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Secure Remote Powershell

What can you do with it?

With Remote Powershell you can execute commands on a computer by using a temporary or persistent connection. As a result, You can use the complete Powershell framework and the modules, which are installed on the remote computer.

Remote Powershell can be used for all kind of reasons. For instance, I’m using a remote powershell script in a CI/CD setup. (wiki) During the deployment, a new secure website is created and certificates for TLS are installed.

Why Secure?

Without a secure connection all information is visible during transport to the remote machine. Therefore, the possibility of man in the middle attack is always present.

It will take a bit more effort to make the connection secure. However, that is not enough reason not do it. So, that’s the reason I add the secure part in this blog. If you have any problems setting up secure remote powershell, please leave a comment. I’m happy to help you get it right.

Self-signed Certificate

To create a secure connection we certainly need to have a certificate. For this solution I’m creating a Self-signed Certificate. (wiki) This certificate is used on the remote machine and won’t be visible to any client.

We’re going to use PowerShell with the New-SelfSignedCertificate cmdlet. This cmdlet is part of the Public Key Infrastructure module (PKI)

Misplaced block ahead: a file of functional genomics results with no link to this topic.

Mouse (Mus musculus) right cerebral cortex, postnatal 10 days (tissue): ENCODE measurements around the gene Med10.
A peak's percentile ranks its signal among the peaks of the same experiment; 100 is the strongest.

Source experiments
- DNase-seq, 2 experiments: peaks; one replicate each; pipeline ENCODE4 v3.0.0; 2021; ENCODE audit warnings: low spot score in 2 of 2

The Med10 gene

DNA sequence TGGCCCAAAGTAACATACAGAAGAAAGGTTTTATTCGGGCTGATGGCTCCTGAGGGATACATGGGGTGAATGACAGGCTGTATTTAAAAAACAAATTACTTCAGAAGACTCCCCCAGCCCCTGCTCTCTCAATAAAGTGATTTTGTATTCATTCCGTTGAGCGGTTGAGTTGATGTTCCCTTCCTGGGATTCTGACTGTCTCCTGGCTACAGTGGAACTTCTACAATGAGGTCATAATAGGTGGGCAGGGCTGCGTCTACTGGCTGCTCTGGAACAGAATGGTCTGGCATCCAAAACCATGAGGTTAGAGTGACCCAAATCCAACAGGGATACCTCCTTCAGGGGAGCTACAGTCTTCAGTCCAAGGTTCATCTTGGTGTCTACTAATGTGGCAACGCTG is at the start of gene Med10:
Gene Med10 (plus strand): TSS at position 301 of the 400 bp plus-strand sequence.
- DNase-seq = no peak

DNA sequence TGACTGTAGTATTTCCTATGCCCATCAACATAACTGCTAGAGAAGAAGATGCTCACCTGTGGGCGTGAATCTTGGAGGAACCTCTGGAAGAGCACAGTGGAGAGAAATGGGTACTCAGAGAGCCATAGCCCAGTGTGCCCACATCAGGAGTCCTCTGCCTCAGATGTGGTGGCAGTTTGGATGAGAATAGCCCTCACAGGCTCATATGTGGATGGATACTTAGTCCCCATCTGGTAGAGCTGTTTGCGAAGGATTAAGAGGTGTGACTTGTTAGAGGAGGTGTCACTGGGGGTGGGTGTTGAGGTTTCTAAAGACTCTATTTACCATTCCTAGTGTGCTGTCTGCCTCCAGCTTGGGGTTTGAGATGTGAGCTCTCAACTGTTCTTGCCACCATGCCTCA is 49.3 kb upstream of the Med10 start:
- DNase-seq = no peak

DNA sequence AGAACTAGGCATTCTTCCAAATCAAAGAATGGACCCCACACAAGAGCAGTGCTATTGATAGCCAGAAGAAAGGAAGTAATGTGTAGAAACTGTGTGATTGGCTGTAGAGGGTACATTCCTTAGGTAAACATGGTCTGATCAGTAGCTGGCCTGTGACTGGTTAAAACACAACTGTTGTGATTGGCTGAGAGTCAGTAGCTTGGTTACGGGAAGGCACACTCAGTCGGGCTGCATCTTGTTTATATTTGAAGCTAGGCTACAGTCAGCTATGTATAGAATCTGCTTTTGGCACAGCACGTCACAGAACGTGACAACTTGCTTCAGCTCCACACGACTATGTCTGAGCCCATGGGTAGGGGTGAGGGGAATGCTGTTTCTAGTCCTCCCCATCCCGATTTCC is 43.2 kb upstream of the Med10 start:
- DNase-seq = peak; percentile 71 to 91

# Create Self-signed certificate
$Cert = New-SelfSignedCertificate -DnsName -CertStoreLocation cert:\LocalMachine\My

Download the full script at the end of the blog post.

Execute the above script on the remote machine. After that you should see the certificate installed on the machine. (open the Certificate Manager Tool with “certmgr”)

Click on the image to enlarge

This self-signed certificate is generated with the following default settings:

  • Cryptographic algorithm: RSA
  • Key length: 2048 bit
  • Acceptable key usage: Client Authentication and Server Authentication
  • The certificate can be used for: Digital SignatureKey Encipherment
  • Validity period: 1 year.

It’s important to know making Remote Powershell to work, it needs Server Authentication in the certificate.

Web Services for Management (WSMAN)

Remote Powershell is using the WSMAN web services to create a secure connection. The next code will enable a https listener to wsman.
It’s using the thumbprint of the generated self-signed certifcate.

New-Item -Path WSMan:\LocalHost\Listener -Transport HTTPS -Address * -CertificateThumbPrint $Cert.Thumbprint -Force

Download the full script at the end of the blog post.

The new listener will accept all IP-addresses (see asterisk * sign). Of course, you can make this more specific to your needs.

Enabling Remote Powershell

It’s really easy to enable Remote Powershell. Therefore, just execute the following command to enable Remote Powershell on the remote machine.


Download the full script at the end of the blog post.

You have to run this command only one time on each machine that will receive commands. In other words, you do not have to run it on machine that only send commands.

Firewalls & Ports

A final step to enable Remote Powershell is to add a firewall rule related to the default port 5986.

New-NetFirewallRule -DisplayName 'WinRM Remote Powershell HTTPS-In' -Name 'WinRM Remote Powershell HTTPS-In' -Profile Any -LocalPort 5986 -Protocol TCP

Download the full script at the end of the blog post.

The result

That’s it. The machine is ready to receive a remote connection. let’s try this out on your client-machine.

client test remote connection
Click on the image to enlarge

It’s now possible to execute all kind of command on the remote machine!

Please leave a comment below if you like this or have any questions. Thank you!

Download scripts here.

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